Texting Pedestrians at Greater Risk of Injury, Study Finds
It's hardly surprising that young adults who text on cell phones while walking may be may prone to trip or make contact with obstacles.
A study published in the December 20144 issue of the Journal of Applied Biomechanics evaluated how texting as they walked affected the gait of of 30 young adults who reported they texted on a regular basis. Comparing the subjects' normal gait with their walking performance while texting on cell phones, the authors found the texting caused them to slow down, and their step width and double stance time increased, while toe clearance, step length, and cadence decreased.
"Although many of the changes in spatial and temporal parameters generally accompany slowed gait, the complex distraction task used here may have amplified these potentially deleterious effects. The combination of the slower gait velocity and decrease in attention to the surrounding environment suggests that an individual who is texting while walking could be at a greater risk of injury. Tripping injuries while texting could be more likely due to the decreased toe clearance. In addition, increased step width may increase the likelihood of stepping on an unstable surface or colliding with obstacles in close proximity," the article's summary states.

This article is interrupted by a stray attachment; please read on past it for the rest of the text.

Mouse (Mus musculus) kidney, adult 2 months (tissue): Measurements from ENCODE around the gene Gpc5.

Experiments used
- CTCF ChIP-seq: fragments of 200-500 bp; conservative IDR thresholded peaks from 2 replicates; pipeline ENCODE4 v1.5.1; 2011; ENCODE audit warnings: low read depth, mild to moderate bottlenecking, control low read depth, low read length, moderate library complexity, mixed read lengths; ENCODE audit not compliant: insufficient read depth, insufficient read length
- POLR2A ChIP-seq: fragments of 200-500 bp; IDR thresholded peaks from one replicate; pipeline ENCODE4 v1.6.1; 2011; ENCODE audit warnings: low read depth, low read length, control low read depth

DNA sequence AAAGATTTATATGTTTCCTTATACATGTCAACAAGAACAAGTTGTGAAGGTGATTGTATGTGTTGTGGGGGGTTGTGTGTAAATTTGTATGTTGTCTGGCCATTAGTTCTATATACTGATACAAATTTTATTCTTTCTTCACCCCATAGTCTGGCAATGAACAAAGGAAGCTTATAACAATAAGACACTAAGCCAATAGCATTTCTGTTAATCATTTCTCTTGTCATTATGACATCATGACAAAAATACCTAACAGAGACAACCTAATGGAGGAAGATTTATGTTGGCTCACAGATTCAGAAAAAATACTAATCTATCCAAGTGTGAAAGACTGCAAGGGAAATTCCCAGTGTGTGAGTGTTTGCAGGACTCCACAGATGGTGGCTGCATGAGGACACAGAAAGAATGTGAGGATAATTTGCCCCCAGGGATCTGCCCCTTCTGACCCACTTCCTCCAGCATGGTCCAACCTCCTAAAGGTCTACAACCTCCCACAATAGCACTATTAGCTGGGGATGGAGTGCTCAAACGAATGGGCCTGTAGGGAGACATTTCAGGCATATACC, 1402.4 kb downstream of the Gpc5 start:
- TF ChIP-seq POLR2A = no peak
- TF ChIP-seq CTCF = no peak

The authors are Nicholas D. Parr and Chris J. Hass, both of the Department of Applied Physiology and Kinesiology at the University of Florida, Gainesville; and Mark D. Tillman, formerly with the University of Florida and now with the Department of Kinesiology and Health Promotion at Troy University (Troy, Ala.)